Moving abroad? Here's why locals might resent you

  • people in the Netherlands
    Harry Beugelink /
Published on 2024-04-15 at 10:00 by Natallia Slimani
Expat bashing seems to have become a real trend in the Netherlands, according to one article published in Driven by historical grievances and the more recent issues related to the housing and economic impact that expats have, some local residents have expressed strong concern about expat presence in their country. Local publications have joined in by frequently portraying the expats in the country as overprivileged and out of touch.

Moreover, following the victory of the far-right (and anti-immigration) politician Geert Wilders in last year's election, it may seem that anti-expat has a substantial base. And the Netherlands is not alone. It seems that the wave of expat bashing has swept over quite a few destinations. So, we thought we'd take a closer look.

What is expat bashing?

Expat bashing may come in many forms. In general, however, when we talk about expat bashing, we most likely mean the overall negative sentiment, criticism, or discriminatory behavior directed toward expats. There may be specific reasons for expat bashing, and it may be connected to specific events. For instance, if we go back to COVID-19 times, we will easily see an example of expat bashing that Chinese expats had to experience.

Sometimes, however, expat bashing can become systemic and morph into the general attitude that a country's citizens feel towards foreign residents. In most cases, this has deeper underlying reasons, such as a salary gap, an oversaturated job market, a difficult economic situation, and so on. 

So, let's take a closer look at some other countries that may be experiencing this trend.

Understanding expat bashing in popular destinations


Singapore is often referred to as an international financial center and is known as a country with a highly advanced market economy. The country's GDP per capita in 2024 stand at over USD 91,700.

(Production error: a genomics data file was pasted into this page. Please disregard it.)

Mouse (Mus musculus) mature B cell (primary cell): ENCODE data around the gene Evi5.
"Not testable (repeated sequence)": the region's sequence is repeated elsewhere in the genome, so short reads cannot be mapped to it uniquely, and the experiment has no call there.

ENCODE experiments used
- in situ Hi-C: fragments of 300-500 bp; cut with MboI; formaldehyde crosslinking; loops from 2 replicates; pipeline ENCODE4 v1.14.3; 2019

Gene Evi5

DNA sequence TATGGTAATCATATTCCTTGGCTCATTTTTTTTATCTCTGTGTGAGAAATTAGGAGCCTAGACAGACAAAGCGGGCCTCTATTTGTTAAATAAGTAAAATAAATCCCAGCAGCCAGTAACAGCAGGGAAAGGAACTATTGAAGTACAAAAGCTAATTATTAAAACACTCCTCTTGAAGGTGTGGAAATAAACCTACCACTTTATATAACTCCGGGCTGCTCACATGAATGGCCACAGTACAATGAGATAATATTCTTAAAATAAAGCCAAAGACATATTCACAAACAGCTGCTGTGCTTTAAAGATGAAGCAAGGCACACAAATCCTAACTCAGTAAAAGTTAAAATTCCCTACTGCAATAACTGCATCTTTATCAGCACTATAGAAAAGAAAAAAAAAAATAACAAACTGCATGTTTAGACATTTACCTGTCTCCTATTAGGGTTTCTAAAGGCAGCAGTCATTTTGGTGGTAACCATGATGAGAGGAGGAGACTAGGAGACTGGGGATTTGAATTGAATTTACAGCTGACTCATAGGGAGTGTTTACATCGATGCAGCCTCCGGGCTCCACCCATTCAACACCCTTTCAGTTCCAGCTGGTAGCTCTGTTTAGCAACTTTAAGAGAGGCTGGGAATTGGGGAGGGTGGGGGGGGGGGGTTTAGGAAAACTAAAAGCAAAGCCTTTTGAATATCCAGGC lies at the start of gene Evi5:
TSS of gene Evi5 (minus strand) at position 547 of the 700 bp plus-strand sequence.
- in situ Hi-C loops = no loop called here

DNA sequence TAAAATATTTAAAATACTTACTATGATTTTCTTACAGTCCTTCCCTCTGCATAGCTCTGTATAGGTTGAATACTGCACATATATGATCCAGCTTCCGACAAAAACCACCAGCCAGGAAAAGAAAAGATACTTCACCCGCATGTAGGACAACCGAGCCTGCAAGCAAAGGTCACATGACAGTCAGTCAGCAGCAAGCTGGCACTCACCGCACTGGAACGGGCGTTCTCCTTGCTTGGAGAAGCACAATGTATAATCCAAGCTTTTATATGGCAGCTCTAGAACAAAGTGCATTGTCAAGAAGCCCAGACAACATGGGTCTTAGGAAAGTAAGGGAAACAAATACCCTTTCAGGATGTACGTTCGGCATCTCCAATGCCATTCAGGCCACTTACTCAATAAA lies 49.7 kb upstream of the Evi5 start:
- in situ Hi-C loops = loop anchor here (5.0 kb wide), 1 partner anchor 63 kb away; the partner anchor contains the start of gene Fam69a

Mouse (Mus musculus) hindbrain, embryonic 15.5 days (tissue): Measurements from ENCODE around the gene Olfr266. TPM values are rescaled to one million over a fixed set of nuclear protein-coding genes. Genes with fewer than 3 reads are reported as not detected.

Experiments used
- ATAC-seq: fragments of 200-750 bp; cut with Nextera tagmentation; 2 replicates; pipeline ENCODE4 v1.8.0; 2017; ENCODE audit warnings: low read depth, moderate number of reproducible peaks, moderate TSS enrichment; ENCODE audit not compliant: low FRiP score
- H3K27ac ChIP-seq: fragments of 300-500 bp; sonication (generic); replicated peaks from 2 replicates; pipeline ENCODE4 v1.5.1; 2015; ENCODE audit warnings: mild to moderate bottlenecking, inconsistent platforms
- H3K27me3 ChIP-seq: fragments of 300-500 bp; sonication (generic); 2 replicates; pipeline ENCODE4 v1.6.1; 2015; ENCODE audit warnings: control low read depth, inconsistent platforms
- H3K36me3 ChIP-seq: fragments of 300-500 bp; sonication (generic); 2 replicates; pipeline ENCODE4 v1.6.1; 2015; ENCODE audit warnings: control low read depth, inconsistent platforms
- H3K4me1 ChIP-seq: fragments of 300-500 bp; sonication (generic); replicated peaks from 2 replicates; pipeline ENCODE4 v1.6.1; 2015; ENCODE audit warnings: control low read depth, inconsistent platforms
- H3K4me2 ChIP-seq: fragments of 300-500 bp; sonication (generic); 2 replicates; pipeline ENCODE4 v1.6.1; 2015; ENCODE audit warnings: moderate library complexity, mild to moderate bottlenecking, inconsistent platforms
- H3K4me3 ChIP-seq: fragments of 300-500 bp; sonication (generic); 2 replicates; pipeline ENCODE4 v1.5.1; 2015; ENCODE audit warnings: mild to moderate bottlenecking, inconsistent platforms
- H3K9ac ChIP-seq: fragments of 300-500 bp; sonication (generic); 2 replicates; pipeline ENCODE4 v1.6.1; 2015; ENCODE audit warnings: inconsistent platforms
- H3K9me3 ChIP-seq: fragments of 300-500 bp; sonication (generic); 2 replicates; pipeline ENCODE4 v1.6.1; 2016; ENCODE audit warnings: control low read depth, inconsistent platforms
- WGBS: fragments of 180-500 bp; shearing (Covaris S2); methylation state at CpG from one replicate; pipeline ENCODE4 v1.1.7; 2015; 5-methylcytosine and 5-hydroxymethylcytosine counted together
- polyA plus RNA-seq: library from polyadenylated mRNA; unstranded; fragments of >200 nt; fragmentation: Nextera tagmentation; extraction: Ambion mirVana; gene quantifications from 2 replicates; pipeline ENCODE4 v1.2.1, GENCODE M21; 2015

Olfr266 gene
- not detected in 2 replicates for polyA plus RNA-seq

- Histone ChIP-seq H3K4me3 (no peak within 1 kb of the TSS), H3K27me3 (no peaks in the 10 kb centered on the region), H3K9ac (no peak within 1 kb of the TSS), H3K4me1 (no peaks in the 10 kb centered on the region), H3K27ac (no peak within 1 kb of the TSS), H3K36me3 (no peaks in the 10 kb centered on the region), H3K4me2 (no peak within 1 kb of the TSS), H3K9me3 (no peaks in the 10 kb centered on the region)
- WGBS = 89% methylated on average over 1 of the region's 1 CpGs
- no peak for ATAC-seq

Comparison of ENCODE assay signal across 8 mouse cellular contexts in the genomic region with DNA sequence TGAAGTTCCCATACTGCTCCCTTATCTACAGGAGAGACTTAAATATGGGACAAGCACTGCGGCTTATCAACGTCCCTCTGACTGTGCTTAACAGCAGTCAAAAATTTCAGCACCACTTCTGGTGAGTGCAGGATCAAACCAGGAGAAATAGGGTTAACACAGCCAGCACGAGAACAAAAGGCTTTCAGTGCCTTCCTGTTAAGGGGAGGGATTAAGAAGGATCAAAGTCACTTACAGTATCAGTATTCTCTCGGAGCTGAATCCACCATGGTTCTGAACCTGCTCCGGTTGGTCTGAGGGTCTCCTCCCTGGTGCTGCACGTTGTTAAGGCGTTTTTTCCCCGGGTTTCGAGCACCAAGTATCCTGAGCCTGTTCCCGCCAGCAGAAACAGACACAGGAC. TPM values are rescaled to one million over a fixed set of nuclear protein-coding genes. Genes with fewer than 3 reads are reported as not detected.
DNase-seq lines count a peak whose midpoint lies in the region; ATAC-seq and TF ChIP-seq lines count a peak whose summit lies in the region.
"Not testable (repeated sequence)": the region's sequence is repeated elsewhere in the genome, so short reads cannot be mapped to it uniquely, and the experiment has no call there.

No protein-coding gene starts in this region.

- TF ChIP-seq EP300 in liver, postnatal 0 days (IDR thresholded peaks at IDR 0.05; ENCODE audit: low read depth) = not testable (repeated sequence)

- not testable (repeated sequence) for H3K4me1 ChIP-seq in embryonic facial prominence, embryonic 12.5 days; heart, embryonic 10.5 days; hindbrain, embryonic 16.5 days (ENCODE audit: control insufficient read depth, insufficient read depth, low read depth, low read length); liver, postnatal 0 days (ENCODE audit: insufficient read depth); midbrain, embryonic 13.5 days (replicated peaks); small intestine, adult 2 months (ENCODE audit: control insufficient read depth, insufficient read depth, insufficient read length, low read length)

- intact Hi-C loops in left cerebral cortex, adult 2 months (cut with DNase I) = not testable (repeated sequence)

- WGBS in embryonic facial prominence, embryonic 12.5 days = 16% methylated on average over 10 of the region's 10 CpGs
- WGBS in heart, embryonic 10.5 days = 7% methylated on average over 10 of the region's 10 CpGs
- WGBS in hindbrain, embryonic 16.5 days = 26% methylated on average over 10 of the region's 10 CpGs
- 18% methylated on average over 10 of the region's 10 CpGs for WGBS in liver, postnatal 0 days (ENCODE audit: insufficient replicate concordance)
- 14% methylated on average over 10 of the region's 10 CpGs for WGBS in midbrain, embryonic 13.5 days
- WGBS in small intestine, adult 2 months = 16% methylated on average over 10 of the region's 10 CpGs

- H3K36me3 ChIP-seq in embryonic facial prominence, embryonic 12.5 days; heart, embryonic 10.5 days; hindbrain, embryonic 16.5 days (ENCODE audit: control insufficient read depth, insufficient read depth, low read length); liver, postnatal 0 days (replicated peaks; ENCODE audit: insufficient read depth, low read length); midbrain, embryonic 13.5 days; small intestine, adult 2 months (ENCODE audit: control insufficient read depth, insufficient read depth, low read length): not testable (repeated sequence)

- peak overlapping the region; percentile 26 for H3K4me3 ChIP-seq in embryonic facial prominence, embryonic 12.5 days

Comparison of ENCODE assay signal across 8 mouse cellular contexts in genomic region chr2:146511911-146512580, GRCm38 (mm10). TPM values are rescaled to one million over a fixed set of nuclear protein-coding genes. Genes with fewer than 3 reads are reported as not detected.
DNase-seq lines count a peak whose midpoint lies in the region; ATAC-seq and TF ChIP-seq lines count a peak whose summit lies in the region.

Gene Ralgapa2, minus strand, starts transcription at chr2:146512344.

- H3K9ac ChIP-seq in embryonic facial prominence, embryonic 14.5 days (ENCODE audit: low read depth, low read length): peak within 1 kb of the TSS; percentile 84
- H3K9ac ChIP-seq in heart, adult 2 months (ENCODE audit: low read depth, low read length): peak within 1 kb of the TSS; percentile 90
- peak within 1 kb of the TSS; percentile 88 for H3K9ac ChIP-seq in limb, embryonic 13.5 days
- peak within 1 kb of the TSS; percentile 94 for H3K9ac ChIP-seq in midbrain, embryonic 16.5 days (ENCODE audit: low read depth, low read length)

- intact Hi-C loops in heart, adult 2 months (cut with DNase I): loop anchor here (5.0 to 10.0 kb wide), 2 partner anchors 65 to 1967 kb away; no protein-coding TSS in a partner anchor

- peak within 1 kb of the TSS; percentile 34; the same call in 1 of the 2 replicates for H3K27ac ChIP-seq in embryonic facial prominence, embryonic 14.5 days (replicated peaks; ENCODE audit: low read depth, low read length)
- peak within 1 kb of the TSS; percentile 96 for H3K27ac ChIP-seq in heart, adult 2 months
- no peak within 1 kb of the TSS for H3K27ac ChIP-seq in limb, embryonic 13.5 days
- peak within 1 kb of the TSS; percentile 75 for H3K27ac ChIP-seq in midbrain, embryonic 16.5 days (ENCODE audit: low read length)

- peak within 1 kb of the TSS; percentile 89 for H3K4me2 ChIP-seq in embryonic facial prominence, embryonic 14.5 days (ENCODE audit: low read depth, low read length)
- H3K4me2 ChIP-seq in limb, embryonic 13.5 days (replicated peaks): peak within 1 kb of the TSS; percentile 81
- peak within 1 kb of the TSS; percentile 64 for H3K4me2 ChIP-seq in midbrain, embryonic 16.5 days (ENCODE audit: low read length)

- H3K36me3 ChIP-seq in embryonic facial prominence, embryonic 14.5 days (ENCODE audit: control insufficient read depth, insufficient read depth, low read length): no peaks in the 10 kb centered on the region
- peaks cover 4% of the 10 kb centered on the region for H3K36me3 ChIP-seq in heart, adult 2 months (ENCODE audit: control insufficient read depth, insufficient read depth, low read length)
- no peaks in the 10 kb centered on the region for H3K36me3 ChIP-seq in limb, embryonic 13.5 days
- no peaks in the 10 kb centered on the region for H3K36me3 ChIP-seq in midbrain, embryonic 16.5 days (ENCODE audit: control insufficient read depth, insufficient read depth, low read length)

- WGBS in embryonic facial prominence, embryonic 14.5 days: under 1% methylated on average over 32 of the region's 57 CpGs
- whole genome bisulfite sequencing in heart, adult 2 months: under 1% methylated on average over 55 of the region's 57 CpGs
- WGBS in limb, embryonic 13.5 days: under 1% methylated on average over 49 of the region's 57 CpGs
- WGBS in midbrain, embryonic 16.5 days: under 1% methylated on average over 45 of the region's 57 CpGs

Singapore's active economy, strategic location, and friendly visa policy have attracted a lot of expats to the country. Moreover, many people relocated to Singapore for professional reasons and well-paid jobs. 

The influx of expats in the country with large disposable incomes has had a marked impact on the local housing market, with rent prices driven up substantially by increased demand. 

This has made some Singaporeans resentful of newcomers, both in high-paying and mid-level jobs. Expats who relocate to Singapore from India, China, Malaysia, and other neighboring countries are often happier with lower salaries as their relocation and living expenses are covered. As a result, they are able to put aside some money to take back home. However, the same salary wouldn't really be enough for a Singaporean. 

As one local explains on Reddit: “Most Singaporeans find that they (expats) are here to steal our jobs or force our salary to be low for many years. Because most of them are willing to work at a lower income, in the range of $2000+/month. To them, $2000 is good enough, and minus all the expenses, they can save and bring back quite a sum to their home country. When you do the normal SGD conversion to Malaysian Ringgit, Indonesian Rupiah, Chinese RMB, or Indian Rupee, the amount is a lot. But at $2000+ a month for Singaporeans, it is not enough.”

As for highly paid expats who relocate to Singapore from the USA or Europe and work for large multinationals, a different set of problems comes up. Expats in these companies are generally paid substantially more than Singaporeans. Moreover, with their housing and other expenses covered by the companies that hire them, they are often blamed for driving the pieces up by simply having more money to spend. 

The Singaporean government has tried to address expat-related concerns by taking measures to cool down the housing market. This included imposing additional buyer's stamp duties and tighter loan-to-value ratios for property purchases. However, despite the efforts, the tensions between the options that expats in Singapore have and the affordability for locals continue to be a heated topic of discussion.